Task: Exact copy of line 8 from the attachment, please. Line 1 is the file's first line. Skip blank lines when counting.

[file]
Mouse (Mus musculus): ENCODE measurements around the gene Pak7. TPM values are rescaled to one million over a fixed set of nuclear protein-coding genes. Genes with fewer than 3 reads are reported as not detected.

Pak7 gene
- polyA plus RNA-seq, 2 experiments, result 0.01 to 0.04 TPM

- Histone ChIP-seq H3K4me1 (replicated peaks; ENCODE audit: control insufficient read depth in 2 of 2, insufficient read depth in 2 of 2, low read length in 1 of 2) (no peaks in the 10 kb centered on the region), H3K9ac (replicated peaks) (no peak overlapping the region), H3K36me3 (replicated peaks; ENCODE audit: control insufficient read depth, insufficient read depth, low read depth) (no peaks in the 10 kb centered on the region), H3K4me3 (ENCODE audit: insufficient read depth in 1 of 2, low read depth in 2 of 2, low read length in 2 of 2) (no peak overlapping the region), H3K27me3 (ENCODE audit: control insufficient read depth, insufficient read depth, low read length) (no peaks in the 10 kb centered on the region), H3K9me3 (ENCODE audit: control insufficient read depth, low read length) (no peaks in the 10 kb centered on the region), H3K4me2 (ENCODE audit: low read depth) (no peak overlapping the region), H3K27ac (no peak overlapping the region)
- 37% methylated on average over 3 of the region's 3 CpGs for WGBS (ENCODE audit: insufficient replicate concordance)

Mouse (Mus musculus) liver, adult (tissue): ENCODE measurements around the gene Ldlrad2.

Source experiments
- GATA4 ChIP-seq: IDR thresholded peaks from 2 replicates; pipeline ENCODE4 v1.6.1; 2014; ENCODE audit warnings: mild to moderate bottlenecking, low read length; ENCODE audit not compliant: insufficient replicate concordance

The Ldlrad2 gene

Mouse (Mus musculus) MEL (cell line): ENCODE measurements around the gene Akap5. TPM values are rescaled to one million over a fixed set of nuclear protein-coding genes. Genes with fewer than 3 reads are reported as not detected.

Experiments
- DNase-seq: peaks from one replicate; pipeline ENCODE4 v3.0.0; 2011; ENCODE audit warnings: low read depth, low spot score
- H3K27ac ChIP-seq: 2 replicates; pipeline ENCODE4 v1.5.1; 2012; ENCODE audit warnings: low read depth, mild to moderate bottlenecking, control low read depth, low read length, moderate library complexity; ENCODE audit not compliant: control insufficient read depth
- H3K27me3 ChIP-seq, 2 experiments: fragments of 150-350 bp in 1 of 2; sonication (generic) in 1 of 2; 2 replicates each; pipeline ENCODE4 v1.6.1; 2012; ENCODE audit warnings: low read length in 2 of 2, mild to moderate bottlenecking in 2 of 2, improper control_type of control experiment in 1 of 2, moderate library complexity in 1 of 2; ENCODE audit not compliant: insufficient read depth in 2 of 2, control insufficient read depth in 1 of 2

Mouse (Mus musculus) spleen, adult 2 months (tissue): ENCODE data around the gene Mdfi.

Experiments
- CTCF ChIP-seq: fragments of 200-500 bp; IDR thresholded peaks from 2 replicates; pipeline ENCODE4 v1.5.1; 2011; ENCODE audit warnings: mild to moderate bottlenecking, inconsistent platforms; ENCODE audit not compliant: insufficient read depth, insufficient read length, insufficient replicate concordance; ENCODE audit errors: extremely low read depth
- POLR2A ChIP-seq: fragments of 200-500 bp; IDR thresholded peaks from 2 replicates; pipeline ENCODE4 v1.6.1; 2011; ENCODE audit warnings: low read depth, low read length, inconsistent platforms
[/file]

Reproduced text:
- GATA4 ChIP-seq: IDR thresholded peaks from 2 replicates; pipeline ENCODE4 v1.6.1; 2014; ENCODE audit warnings: mild to moderate bottlenecking, low read length; ENCODE audit not compliant: insufficient replicate concordance